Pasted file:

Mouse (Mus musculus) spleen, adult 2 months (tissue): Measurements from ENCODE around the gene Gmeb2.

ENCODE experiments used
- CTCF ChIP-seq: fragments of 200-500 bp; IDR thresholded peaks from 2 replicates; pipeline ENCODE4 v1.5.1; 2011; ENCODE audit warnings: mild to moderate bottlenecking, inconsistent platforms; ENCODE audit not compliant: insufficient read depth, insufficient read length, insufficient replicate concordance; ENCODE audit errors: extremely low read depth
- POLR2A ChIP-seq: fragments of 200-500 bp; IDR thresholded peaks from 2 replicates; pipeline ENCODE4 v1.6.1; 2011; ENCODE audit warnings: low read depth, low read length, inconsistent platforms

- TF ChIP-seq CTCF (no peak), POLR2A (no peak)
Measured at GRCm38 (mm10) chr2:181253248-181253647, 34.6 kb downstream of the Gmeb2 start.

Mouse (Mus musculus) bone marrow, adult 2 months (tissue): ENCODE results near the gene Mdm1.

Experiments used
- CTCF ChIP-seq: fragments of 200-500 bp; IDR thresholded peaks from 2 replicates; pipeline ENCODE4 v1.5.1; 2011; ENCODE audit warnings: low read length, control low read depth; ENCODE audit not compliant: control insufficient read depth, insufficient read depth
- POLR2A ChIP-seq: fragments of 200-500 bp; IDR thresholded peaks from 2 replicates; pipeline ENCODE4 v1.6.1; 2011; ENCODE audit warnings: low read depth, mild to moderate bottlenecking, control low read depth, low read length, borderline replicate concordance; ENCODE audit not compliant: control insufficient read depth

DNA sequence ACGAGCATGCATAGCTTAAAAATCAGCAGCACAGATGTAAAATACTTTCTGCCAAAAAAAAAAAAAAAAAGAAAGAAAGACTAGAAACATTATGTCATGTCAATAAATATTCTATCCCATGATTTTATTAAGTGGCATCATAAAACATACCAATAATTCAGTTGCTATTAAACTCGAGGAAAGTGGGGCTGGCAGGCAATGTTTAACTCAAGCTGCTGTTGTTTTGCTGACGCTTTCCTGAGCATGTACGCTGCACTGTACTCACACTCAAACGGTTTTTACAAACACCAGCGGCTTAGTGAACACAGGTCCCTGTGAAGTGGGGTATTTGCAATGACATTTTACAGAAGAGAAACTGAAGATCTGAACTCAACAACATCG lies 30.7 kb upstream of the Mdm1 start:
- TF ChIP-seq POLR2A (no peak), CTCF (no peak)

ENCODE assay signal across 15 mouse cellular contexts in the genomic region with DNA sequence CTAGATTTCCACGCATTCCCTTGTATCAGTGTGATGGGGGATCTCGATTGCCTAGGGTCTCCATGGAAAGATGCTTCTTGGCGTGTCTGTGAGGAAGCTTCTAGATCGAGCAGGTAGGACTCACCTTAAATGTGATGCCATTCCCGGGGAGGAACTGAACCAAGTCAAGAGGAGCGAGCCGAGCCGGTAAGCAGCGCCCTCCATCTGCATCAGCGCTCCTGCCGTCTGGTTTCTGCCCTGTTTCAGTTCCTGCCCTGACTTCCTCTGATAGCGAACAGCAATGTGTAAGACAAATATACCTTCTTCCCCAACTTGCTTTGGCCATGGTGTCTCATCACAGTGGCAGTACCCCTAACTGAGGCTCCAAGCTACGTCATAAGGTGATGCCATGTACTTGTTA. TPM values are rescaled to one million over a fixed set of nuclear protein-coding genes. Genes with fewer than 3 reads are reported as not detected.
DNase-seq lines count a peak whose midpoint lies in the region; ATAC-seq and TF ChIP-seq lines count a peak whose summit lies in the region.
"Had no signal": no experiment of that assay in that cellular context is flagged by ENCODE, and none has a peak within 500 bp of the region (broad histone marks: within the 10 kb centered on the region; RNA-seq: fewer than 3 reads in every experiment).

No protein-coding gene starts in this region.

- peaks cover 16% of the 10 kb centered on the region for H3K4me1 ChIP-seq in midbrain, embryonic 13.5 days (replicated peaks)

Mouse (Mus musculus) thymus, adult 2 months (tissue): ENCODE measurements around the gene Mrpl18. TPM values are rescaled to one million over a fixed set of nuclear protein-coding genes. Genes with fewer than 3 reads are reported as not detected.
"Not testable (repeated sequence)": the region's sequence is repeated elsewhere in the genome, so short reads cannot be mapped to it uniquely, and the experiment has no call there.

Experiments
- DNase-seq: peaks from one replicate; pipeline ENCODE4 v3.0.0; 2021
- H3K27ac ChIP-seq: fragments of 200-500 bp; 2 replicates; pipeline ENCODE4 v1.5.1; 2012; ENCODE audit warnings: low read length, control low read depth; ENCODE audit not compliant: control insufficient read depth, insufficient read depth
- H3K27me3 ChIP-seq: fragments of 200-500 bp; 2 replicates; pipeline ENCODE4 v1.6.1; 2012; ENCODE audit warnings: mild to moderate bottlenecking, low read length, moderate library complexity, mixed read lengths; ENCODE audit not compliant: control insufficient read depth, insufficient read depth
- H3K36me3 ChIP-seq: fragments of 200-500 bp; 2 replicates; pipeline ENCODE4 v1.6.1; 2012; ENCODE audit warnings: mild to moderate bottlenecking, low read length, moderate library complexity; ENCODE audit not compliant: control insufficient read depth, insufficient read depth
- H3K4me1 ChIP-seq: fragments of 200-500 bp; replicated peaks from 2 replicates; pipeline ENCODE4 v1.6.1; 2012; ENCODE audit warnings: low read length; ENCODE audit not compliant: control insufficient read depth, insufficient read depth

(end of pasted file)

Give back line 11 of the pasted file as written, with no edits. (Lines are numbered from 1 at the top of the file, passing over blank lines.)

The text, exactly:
DNA sequence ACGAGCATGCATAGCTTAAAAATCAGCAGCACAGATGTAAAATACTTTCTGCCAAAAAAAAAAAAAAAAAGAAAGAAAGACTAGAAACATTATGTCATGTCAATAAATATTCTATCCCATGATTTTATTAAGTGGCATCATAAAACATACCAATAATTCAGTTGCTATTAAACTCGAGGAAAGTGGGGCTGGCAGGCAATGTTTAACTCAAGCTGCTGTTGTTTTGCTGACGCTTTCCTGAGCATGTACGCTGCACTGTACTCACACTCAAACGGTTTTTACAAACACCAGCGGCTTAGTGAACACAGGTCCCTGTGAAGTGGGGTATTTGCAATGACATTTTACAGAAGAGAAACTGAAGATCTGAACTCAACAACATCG lies 30.7 kb upstream of the Mdm1 start: